A scheme for all seasons

20 Nov 2013Archived News Energetics in the News

PUBLISHED by Climate Spectator - Emissions Reduction Fund article series part 5.

In this, the final of five articles on the proposed Emissions Reduction Fund, we propose a structure for the fund that addresses the concerns raised by business and, at the same time, remains true to the principles outlined in the Direct Action Plan.

In proposing this design for the operation of the ERF, we were aware of a number of overriding drivers. Firstly, any implementation of the Direct Action Plan must be consistent with the broad principles of Direct Action (at bottom). Secondly, it is essential that any scheme offers certainty to the business community.

The lack of bipartisan support for the mechanism to achieve the national emissions target is driving investment away from Australia. Given Labor’s support for an emissions trading scheme, Energetics believes that a failure to implement a scheme that largely satisfies the policy objectives of the current opposition merely introduces uncertainty sometime in the future. Further, it would be remiss of the government to implement a scheme now that was not able to deliver abatement reductions deeper than the current target. To do so would again introduce uncertainty should Australia’s international obligations require cuts in emissions beyond 5 per cent as it forces the government, at the time, to introduce additional policy measures.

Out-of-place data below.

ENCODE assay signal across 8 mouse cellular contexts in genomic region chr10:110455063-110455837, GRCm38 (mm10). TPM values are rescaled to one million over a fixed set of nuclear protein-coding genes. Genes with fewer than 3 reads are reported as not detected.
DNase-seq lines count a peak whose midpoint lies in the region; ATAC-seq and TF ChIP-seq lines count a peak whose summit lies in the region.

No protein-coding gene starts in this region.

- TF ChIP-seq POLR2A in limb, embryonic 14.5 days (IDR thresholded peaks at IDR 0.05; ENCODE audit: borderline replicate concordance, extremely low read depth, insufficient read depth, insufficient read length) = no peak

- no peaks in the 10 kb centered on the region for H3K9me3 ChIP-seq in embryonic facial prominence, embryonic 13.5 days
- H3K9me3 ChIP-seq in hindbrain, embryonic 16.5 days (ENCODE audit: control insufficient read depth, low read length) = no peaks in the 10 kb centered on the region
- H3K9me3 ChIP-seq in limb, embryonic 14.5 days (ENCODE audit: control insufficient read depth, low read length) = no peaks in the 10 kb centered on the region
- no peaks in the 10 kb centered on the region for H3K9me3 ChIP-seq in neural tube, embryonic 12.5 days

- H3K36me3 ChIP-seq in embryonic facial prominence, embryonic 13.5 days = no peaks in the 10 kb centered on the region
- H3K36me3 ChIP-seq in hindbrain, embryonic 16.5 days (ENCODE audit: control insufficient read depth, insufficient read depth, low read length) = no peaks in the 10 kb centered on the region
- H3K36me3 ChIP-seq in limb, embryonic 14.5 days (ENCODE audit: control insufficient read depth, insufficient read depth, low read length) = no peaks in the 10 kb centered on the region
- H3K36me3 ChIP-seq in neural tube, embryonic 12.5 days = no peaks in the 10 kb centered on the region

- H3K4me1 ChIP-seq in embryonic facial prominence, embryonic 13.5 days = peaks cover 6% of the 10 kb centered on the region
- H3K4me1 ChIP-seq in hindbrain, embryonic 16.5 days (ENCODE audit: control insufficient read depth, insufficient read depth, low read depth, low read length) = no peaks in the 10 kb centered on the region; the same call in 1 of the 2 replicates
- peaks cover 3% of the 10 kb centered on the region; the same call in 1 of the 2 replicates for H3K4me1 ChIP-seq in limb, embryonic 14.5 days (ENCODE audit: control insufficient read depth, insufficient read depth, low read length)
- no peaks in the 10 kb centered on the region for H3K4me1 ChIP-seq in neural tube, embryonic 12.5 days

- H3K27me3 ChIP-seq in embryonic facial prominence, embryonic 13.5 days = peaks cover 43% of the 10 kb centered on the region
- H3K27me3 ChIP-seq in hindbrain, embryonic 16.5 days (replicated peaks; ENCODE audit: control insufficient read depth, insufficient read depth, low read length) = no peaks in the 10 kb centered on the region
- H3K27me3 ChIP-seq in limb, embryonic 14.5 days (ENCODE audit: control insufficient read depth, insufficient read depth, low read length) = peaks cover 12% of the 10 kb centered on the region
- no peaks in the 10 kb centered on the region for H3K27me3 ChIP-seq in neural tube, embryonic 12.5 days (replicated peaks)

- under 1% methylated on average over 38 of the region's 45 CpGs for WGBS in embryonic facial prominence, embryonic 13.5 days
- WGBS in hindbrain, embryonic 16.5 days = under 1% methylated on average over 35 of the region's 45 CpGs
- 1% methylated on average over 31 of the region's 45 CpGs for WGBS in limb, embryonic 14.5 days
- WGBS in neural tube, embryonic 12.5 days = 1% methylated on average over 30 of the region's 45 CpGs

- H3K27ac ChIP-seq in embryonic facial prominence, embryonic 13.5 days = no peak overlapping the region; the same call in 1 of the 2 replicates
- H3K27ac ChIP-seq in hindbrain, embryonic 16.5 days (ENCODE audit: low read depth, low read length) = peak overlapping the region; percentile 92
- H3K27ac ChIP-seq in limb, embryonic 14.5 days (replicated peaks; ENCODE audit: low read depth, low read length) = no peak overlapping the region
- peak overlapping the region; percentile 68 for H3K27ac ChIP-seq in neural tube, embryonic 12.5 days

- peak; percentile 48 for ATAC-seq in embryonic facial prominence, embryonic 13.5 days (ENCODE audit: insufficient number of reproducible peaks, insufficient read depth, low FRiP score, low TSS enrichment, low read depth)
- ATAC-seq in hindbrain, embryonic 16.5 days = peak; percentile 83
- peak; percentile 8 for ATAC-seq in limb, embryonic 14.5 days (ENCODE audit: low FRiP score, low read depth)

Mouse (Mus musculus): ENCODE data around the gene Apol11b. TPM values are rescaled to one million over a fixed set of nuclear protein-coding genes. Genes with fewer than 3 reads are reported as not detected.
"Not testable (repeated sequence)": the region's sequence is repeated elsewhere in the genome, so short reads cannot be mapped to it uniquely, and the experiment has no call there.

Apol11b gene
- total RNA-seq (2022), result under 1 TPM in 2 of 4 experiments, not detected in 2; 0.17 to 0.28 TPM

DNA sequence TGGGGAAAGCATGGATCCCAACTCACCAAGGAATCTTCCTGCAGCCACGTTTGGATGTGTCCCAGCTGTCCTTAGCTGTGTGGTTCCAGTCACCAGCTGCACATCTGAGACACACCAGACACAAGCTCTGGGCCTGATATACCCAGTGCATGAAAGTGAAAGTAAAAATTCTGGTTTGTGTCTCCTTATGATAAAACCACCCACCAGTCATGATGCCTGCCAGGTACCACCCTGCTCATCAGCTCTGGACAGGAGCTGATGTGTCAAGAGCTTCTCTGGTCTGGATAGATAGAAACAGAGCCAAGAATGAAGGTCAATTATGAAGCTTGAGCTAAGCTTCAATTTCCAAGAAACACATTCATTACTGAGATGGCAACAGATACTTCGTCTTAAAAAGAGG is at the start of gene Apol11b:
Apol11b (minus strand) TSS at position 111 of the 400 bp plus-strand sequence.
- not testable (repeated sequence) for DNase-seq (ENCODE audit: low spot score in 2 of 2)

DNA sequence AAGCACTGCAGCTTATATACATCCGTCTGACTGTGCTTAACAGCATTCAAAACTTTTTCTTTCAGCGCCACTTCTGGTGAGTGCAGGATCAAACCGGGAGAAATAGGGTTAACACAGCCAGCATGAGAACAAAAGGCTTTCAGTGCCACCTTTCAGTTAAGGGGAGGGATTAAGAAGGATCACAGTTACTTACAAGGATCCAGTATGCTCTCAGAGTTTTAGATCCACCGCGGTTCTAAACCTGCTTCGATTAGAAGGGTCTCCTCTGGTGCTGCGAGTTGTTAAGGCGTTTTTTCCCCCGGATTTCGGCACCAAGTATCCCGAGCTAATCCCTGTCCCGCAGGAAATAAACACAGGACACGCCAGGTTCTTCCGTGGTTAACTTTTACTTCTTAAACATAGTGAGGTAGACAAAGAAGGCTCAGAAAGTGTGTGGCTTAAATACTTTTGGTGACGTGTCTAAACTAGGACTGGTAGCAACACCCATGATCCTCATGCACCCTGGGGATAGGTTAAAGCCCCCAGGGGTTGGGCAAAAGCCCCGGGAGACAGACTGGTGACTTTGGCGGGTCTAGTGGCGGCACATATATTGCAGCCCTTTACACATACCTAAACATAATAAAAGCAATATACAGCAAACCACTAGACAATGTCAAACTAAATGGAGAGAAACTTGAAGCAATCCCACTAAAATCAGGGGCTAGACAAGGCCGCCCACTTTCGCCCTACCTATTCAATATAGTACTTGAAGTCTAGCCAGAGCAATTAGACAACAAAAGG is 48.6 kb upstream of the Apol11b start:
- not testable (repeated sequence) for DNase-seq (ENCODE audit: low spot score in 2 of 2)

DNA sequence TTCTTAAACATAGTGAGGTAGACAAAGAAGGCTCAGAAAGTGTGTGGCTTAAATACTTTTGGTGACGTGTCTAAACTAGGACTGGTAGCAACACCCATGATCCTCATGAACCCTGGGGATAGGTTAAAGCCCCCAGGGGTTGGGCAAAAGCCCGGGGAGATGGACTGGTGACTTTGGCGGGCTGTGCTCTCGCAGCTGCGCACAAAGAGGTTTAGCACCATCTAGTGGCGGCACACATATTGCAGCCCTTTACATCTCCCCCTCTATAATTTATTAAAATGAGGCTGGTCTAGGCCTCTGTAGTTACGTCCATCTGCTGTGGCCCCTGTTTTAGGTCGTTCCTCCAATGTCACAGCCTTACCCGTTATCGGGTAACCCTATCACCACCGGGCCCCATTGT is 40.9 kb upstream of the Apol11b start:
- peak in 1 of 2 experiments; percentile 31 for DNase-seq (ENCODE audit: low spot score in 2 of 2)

Building on the arguments presented in the early parts of this series, we believe that the implementation of the Direct Action Plan must consist of two components:

  • a reward and penalty system centred on site baselines developed from industry-wide activity based emissions intensities

  • a project based system generating abatement for sale to the fund and to other participants.

Creating an equitable market place – a reward and penalty system

Parties that report under NGER (National Greenhouse and Energy Reporting) would participate in this scheme, which would have the following features:

  • The site or facility baselines to determine the rise or fall of emissions are derived from meaningful measures of energy intensity determined at a sector level.

  • Sites or facilities that achieve emissions below their baseline can offer the abatement for sale to the fund or to any other buyer such as corporations whose emissions exceed their baseline.

  • Sites or facilities that achieve emissions above their baseline must either pay a penalty or purchase verified abatement from other participants. The level of the penalties will be set at the current price offered by the fund plus a margin.

  • Monies raised from any penalties would be made available to the fund to purchase additional abatement.

Generating offsets – a project based system

All businesses may seek to implement abatement activities and offer the abatement for sale. The system would have these features:

  • The abatement generated by the project would be determined by approved methodologies.